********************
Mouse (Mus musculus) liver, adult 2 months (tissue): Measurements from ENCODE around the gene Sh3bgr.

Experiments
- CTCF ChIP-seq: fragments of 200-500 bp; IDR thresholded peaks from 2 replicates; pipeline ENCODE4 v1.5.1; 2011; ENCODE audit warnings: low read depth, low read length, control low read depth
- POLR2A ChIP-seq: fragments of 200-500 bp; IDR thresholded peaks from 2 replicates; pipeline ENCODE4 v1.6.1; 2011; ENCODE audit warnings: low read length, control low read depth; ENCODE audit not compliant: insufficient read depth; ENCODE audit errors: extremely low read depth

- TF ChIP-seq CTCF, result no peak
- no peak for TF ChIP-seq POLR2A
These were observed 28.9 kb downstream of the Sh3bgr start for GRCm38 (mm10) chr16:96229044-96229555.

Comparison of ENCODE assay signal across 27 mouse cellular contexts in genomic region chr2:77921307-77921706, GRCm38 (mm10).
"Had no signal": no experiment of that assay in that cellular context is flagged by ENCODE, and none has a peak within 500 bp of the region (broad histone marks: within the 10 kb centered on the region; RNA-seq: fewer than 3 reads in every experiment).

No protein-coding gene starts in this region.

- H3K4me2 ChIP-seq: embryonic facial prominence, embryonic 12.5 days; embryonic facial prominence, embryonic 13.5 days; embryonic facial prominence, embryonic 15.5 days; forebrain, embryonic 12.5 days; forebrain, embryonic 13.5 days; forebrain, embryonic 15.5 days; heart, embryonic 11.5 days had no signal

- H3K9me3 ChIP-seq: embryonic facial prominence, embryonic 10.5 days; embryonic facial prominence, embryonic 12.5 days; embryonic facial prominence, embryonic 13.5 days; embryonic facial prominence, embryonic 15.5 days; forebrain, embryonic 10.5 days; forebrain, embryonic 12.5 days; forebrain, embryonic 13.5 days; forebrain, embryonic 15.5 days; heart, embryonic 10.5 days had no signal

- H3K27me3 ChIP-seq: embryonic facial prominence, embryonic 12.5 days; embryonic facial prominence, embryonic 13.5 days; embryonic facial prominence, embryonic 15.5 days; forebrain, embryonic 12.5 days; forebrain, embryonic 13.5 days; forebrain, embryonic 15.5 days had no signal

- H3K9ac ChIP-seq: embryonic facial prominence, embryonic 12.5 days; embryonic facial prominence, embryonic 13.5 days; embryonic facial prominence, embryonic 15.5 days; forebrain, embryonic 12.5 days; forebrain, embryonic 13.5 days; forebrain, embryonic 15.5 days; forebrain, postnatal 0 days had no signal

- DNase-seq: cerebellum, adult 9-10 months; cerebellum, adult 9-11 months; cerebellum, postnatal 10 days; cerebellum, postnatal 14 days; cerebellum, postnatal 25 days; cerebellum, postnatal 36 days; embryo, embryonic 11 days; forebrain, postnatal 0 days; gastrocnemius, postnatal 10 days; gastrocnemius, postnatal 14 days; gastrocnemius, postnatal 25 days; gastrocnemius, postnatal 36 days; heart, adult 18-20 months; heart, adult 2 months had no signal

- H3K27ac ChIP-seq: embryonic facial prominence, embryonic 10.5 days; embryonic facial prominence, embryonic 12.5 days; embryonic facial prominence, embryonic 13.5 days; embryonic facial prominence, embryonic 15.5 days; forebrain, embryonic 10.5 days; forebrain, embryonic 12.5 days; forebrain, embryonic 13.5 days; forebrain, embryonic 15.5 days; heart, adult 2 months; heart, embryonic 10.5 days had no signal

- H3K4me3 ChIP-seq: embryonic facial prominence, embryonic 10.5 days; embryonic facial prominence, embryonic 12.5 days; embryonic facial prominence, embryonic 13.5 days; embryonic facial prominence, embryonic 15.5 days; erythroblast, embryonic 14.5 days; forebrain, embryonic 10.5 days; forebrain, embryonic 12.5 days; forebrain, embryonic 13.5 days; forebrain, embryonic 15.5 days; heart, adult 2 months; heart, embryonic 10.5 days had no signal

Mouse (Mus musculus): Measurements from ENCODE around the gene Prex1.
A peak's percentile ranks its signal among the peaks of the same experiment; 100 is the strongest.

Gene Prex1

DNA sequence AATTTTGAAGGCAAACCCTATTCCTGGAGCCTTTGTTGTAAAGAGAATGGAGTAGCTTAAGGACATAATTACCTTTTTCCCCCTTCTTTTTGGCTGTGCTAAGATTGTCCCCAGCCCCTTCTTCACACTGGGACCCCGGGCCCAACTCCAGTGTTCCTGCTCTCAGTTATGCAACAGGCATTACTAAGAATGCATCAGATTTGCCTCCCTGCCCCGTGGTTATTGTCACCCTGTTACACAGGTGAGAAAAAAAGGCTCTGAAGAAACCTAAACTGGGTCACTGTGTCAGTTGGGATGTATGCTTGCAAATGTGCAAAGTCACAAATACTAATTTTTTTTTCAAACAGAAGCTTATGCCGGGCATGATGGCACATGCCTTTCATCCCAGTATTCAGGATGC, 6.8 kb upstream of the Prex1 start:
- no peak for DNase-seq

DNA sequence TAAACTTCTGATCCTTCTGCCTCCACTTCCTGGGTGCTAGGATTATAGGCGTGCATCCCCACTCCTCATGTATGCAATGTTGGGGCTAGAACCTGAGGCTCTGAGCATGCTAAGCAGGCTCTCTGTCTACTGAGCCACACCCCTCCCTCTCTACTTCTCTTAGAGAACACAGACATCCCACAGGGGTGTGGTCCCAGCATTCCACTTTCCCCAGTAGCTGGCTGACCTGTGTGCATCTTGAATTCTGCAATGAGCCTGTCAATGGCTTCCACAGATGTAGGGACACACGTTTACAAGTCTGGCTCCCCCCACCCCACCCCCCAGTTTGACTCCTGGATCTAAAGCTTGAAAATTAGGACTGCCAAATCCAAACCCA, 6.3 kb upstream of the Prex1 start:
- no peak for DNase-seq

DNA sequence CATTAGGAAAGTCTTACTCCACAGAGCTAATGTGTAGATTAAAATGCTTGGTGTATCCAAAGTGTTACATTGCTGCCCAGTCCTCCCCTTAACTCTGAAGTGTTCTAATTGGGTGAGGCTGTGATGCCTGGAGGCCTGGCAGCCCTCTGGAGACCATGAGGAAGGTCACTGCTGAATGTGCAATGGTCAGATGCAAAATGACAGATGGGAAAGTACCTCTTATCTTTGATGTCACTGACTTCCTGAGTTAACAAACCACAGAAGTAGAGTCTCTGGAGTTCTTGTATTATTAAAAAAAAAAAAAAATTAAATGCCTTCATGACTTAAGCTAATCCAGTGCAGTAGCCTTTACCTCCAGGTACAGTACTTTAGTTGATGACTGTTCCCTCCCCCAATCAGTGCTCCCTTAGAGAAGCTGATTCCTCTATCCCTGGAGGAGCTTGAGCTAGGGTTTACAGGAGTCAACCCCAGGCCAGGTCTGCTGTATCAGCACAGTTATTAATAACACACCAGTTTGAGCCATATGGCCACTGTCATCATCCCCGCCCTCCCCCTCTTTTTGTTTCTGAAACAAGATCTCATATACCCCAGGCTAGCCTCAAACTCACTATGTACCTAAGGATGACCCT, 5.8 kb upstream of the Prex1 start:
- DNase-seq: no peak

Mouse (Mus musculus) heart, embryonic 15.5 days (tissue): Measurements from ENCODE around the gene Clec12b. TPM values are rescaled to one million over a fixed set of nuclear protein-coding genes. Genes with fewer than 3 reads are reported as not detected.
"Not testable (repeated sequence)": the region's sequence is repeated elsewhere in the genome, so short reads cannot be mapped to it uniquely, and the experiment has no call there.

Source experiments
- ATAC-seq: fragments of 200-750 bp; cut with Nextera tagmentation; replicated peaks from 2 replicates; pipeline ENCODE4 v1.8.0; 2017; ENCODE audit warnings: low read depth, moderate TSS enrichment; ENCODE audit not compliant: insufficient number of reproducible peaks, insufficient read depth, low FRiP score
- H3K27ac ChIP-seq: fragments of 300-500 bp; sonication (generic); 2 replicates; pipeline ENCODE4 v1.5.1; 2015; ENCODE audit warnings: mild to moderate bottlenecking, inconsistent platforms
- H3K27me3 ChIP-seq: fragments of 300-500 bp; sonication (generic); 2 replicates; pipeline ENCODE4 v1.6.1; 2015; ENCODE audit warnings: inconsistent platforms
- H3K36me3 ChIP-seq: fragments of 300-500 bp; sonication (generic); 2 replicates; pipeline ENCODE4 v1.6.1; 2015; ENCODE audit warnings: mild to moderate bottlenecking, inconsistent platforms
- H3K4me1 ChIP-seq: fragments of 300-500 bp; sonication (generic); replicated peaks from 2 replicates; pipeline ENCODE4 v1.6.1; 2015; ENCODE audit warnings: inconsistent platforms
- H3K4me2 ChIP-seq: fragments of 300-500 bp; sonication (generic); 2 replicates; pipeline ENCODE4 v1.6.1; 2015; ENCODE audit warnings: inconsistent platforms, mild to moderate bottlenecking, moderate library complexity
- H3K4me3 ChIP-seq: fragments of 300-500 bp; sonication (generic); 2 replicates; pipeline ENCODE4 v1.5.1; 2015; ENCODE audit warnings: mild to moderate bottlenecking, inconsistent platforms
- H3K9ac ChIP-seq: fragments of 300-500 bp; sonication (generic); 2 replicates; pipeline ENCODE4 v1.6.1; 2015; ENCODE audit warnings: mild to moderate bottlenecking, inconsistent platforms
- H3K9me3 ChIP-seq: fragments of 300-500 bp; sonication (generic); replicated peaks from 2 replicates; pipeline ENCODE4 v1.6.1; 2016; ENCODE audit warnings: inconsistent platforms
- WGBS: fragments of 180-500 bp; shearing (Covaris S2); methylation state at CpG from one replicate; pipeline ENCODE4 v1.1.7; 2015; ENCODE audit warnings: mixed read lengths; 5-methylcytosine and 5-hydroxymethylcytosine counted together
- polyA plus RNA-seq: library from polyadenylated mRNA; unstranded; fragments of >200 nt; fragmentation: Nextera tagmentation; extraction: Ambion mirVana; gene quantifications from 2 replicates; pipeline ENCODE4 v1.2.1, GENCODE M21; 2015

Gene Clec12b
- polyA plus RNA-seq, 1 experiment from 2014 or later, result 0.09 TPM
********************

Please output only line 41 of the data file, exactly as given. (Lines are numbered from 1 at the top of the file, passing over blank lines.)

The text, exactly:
Gene Clec12b